I am Tutor for the Biology with a Year Abroad degrees, and member of the Departmental Teaching Committee. My teaching interests are in interdisciplinary science spanning between biology and the environment with particular focus on biogeochemical cycles of carbon nitrogen and phosphorus, plant-soil interactions, Earth-surface processes driven by plants and microorganisms, biodiversity and ecosystem functioning, human impacts on terrestrial ecosystems and sustainability.

At Level 2 I teach and coordinate APS255 (Environmental Interpretation Field Course) which is an interdisciplinary residential field course based at the edge of the Connemara region of Western Ireland. The course involves in-depth study of habitats, landscape-shaping processes and human impacts on natural ecosystems, providing wide-ranging training in methods for field description, sampling, quantification and interpretation of ecosystems and the environment.

At Level 3 I coordinate and teach two modules:

  • APS346 (Sustainable Agro-Ecosystems) reviews the current threats to sustainable food production and natural ecosystems caused by intensive agriculture and unsustainable exploitation of natural resources. A major focus is on the foundational role of soils in providing the underpinning support to terrestrial ecosystems and agriculture, and the way soils have been abused and damaged by human actions.
  • APS332 (Issues in Environmental Science) is a seminar and discussion-group based module that considers human impacts upon the environment and the sustainability of the planet, combining reviews of scientific evidence with public and professional opinions and attitudes.

I supervise Level 3 Projects (APS330) in a wide range of subjects concerning plant-environment interactions, nutrient cycling and biogeochemistry, and Level 3 Dissertations (APS331) in topics relating to symbiosis, food security, sustainability, urban ecology, and agro-ecosystem functioning.

I have supervised Level 4 MBiolSci and MRes students on projects involving plant root adaptations, host genotype variation in mycorrhiza functioning and soil carbon sequestration.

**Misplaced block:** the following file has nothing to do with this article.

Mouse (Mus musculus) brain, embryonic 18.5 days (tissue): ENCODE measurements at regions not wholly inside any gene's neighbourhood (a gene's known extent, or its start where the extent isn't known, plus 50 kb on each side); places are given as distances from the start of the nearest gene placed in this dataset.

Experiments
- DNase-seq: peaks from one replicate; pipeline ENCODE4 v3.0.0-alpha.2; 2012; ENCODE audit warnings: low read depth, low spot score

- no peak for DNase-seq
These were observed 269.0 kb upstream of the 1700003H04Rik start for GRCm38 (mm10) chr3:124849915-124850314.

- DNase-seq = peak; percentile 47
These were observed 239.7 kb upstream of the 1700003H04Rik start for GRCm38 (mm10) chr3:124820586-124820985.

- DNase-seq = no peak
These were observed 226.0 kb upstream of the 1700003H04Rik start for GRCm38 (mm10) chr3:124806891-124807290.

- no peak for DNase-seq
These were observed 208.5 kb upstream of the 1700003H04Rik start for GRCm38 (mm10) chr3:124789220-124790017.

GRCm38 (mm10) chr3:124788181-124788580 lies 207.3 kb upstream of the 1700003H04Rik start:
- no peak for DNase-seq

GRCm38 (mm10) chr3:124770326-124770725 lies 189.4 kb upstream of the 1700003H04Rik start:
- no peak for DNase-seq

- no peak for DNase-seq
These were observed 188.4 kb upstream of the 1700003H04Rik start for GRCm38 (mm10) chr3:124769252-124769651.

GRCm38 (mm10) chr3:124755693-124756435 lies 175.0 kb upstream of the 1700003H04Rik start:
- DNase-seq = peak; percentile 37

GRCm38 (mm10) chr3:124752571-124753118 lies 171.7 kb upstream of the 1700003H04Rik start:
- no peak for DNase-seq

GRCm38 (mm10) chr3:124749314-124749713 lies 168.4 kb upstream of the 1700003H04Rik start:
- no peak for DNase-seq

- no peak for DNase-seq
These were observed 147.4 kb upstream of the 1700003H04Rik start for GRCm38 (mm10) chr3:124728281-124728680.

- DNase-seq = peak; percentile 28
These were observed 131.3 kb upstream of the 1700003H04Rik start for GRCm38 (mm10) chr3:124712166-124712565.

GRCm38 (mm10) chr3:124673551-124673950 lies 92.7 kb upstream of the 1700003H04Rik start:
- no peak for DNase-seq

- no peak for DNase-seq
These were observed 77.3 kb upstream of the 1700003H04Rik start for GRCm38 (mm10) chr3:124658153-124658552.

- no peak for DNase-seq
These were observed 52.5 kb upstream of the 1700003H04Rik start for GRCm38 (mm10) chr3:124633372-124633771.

Research Links and Collaborations

Prof. Sir David Read FRS - University of Sheffield, UK
Dr. Duncan Cameron - University of Sheffield, UK
Prof. David Beerling - University of Sheffield, UK
Prof Margaret Bell and Dr Anil Namdeo - University of Newcastle, UK
Prof. Kevin Gaston - University of Exeter, UK
Prof. Kevin Lomas - University of Loughborough, UK
Prof. Mike Burrell - University of Sheffield, UK
Prof. Steven Banwart - University of Sheffield, UK
Prof. Vala Ragnarsdottir - University of Reykjavik, Iceland
Prof. Lianne Benning - University of Leeds, UK
Dr Terry McMaster - University of Bristol, UK
Dr. Martin I Bidartondo - Imperial College and Kew Gardens, UK

Postdoctoral Research Fellows

Dr Jill Edmondson
Measurement, Mapping, Modelling, Management (4M): An evidence-based methodology for understanding and shrinking the urban carbon footprint. Quantifying the urban soil and vegetation carbon pools within the city of Leicester (EPSRC SUE2 consortium grant jointly with Prof KJ Gaston).

Research Students

Kirsty Elliott
Owen Hayman (co-supervised with Professor DJ Beerling)
Joseph Llanos (co-supervised with Professor P Warren)
Magdalena Matysek (co-supervised with Dr D Childsd)

Research Technicians

Irene Johnson
Research group technician maintaining laboratory fungal culture collection and coordinating mycorrhizal syntheses and isotope tracer studies. Deputy radiation protection officer. Departmental core funding.

Adele Duran
Biologically-Mediated Weathering of Minerals from Nanometre Scale to Environmental Systems. Funding NERC and WUN Weathering Science Consortium.

Dr David A Johnson
NERC grant jointly with Dr Gareth Phoenix and Dr Duncan Cameron.

Stefanie Tille
Functional and evolutionary significance of symbiotic fungal associations in lower land plants (NERC-funded project with Prof DJ Beerling and Dr DD Cameron).

Former Members of Jonathan Leake's Research Group